Odd Thomas is an odd beast indeed. It tries to be quirky and offbeat but also incredibly mainstream at the same time, and the fact that that it doesn’t quite succeed either way makes it somehow more endearing.
Aston Yelchin is the said Odd of the title, apparently he was meant to be Todd Thomas but they lost a letter or some such. He can see dead people but unlike that short man in The Sixth Sense, Odd decides to solve crimes and kick ass at the same time, mostly in that ramp up/slow down editing type way that’s fashionable but not very exciting. Essentially he’s a low rent superhero without the costume or super powers but with a crappy job as cook in a diner. He also has a cute girlfriend that he’s loved since childhood called Storm, which is the name of a superhero although she’s not one, unless her power is to be incredibly tiny, because she is.
Anyway, other than the silent ghosts of dead people, Odd can also see these other supernatural beings, the bodachs, cg creatures that swarm around whenever there is going to be a death. However Odd has to pretend that he can’t see them, otherwise they’d kill him. There are a lot of these things here in the this dusty old Californian town so Odd has to figure out who, what, where and why before lots of people die. The mystery itself is a fairly solid one, which, whilst not too hard to guess, does have a rather modern and horrific American crime at the heart of it.
Also there are some nice quirky touches. Willem Dafoe plays the local detective desperately trying to find a quiet moment to hump his wife but always being interrupted by Odd and his wild tales, which he, refreshingly, completely believes. Also the ghosts are played without lots of cg and are just silent, sad figures trying to get Odd’s attention, usually to solve a crime, but occasionally just trying to get a laugh out of him. Odd’s relationship with Storm is also incredibly sweet, they don’t argue or have contrived falling outs only to get back together later, they just genuinely love each other. The dialogue may be a bit corny but the sentiment is not, and that’s helped a lot by Yelchin and Addison Timlin as Storm really being a charming couple of buggers.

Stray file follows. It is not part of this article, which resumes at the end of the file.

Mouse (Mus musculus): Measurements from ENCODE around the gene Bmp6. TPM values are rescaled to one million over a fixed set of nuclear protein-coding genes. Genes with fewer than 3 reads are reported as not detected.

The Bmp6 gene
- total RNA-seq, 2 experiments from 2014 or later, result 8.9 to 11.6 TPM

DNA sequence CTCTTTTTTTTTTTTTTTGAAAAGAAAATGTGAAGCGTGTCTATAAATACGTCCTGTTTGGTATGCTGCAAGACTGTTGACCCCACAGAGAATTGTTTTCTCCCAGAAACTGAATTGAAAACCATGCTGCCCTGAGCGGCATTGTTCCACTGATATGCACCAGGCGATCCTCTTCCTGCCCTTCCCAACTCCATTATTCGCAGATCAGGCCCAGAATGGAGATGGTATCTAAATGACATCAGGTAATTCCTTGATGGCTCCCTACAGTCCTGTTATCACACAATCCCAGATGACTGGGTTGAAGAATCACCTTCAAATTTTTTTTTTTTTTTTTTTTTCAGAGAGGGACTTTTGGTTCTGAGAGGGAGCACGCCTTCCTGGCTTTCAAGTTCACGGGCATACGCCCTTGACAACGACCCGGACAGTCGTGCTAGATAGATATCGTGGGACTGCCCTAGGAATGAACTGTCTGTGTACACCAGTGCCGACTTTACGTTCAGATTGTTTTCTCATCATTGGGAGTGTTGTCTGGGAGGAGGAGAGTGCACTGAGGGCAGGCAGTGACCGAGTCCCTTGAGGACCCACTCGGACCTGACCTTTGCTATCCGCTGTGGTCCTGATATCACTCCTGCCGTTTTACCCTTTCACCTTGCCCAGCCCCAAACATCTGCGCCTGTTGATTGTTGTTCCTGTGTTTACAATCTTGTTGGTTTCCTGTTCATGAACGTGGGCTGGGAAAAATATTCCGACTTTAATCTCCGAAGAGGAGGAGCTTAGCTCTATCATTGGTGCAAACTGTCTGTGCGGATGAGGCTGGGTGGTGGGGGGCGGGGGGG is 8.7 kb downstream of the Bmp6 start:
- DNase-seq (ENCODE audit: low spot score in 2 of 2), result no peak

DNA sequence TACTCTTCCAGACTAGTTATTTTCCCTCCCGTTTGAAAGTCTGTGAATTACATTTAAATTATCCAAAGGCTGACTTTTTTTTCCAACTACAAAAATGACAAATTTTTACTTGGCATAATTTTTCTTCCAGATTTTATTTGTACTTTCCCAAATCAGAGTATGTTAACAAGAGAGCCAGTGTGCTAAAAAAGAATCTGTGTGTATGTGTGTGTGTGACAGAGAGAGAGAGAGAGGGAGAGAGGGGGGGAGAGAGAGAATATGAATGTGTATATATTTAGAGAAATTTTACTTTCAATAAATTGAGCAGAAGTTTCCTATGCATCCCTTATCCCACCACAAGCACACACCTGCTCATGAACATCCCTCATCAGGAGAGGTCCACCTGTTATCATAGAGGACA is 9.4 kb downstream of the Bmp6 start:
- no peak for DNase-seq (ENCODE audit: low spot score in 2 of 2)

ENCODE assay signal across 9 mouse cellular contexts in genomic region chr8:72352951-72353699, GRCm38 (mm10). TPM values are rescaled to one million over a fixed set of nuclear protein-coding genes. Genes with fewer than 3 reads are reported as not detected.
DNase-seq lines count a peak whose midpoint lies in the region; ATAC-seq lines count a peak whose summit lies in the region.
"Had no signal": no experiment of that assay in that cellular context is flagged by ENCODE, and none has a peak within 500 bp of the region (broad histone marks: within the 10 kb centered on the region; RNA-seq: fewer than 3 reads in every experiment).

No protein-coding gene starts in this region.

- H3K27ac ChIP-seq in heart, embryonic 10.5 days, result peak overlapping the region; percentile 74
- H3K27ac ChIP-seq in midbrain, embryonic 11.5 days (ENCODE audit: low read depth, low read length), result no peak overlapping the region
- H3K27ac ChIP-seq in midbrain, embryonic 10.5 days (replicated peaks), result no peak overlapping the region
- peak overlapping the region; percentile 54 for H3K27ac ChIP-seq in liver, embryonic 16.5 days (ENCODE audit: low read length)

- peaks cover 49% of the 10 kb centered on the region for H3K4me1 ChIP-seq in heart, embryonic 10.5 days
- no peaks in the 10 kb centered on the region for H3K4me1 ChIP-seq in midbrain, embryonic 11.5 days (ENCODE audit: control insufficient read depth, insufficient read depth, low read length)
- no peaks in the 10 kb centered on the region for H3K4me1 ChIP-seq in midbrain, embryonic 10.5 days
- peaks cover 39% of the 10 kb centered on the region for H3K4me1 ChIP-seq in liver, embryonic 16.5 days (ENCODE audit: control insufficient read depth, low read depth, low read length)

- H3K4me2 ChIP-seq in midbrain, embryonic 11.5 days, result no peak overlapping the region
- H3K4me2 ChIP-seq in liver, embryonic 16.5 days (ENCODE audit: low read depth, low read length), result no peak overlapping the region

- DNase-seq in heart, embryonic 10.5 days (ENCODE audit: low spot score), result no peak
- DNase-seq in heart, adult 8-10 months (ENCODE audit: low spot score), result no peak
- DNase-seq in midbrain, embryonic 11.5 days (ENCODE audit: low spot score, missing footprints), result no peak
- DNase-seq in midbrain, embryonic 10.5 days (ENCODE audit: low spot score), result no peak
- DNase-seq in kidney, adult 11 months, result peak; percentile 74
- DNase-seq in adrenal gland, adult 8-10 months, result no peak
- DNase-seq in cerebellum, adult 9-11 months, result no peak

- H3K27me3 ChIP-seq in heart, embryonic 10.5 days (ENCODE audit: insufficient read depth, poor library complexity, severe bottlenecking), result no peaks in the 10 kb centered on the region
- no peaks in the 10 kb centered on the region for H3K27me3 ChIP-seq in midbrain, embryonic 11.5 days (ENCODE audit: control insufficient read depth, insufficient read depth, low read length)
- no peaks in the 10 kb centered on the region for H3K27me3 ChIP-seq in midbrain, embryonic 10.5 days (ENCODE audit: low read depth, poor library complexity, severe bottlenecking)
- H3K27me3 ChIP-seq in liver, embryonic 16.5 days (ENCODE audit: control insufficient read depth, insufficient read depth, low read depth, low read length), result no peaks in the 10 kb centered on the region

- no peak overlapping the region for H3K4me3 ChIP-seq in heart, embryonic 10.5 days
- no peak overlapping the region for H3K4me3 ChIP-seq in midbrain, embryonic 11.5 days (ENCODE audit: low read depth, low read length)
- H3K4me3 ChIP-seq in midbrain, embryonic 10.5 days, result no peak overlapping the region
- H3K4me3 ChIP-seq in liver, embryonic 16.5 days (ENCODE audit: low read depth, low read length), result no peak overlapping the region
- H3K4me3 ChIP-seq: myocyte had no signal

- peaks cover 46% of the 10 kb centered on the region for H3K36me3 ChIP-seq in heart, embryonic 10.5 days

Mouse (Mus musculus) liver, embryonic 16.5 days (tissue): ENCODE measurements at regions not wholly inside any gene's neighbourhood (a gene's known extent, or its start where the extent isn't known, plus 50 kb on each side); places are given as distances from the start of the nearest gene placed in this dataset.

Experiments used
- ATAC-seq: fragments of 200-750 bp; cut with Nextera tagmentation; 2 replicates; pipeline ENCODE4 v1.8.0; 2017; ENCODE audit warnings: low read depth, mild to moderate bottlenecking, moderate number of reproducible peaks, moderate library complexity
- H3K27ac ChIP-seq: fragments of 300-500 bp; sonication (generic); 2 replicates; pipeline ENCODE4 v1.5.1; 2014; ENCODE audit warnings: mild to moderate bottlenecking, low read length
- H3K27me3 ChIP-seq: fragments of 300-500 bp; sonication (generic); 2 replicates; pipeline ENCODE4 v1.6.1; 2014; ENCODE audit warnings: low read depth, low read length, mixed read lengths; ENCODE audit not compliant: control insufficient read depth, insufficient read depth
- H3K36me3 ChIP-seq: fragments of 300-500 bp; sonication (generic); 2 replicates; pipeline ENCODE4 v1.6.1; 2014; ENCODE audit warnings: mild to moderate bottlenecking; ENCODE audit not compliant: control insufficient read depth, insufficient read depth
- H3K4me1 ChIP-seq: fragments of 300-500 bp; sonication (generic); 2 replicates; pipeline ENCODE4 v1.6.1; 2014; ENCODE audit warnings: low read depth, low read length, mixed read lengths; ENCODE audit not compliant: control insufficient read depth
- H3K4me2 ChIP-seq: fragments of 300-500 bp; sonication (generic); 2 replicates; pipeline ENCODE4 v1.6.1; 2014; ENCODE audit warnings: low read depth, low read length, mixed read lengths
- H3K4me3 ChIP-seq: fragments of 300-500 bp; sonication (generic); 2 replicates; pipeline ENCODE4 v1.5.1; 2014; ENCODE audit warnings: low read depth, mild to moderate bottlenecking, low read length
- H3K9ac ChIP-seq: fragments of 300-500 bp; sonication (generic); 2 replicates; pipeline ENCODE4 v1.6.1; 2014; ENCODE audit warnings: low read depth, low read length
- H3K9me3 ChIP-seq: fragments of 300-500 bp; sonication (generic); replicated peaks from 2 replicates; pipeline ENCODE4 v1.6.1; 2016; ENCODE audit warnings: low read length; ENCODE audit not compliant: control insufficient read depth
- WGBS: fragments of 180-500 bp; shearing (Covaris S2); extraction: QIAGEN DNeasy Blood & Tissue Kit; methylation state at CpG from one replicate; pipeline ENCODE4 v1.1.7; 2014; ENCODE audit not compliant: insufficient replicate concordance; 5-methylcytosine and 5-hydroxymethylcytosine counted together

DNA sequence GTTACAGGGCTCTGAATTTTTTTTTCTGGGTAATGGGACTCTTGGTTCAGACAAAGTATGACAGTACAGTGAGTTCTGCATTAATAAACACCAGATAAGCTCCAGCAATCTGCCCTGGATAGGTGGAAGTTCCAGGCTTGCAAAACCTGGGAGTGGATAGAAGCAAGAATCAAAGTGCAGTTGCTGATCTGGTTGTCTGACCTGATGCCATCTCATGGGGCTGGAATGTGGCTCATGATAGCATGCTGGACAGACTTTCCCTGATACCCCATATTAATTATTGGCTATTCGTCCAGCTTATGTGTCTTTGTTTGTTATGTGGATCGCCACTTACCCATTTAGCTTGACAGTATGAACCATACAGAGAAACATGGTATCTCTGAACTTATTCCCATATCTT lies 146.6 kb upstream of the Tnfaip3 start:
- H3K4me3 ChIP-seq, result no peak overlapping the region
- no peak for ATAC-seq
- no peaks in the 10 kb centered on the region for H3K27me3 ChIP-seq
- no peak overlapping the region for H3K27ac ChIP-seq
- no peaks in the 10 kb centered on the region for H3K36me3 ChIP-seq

If there is a problem then it’s with the bodachs which stand out like semi transparent sore thumbs. I know director Stephen Sommers has never been one to go for realistic looking visual effects but the swarms of bodachs look so computery it’s like they’ve stumbled in from a different film from the nineties, for example of Sommers’ Mummy movies. And they are in it a lot throughout the running time, and almost never work either in design concept or scary execution. They’re just a little annoying, Odd is always ducking and diving away from them and we want to avoid them too, like by not having them in the film. They represent what is so mainstream about Odd Thomas, they are big flash effects saying “Look at me! You can put me in the trailer!” And while they are fairly important to the plot I think they surely could have been done with anything approaching a bit of subtlety rather than stomping all over the movie like ectoplasm turds ruining everything they touch. I presume they were in the the Dean R Koontz novel as well, but must have been better on the page than on the silver screen. I mean what is this:
Just some glassy, vague toothy thing. And that image makes it look much better than it is.
There are a few other problems as well, for example there is way too much voice over, although as some of the film feels a bit like a detective story I can see why it’s there. Fortunately, at the heart of the film, Yelchin is a likeable and fun presence, and the film is very entertaining and slickly made despite its issues. It manages to get the balance between the dark goings on and the comedy of Odd accepting the supernatural part of his life just about right, tonally it’s much like Zombieland. Just try to be like Odd and pretend that you can’t see the bodachs and you should be alright. Because they are just rubbish.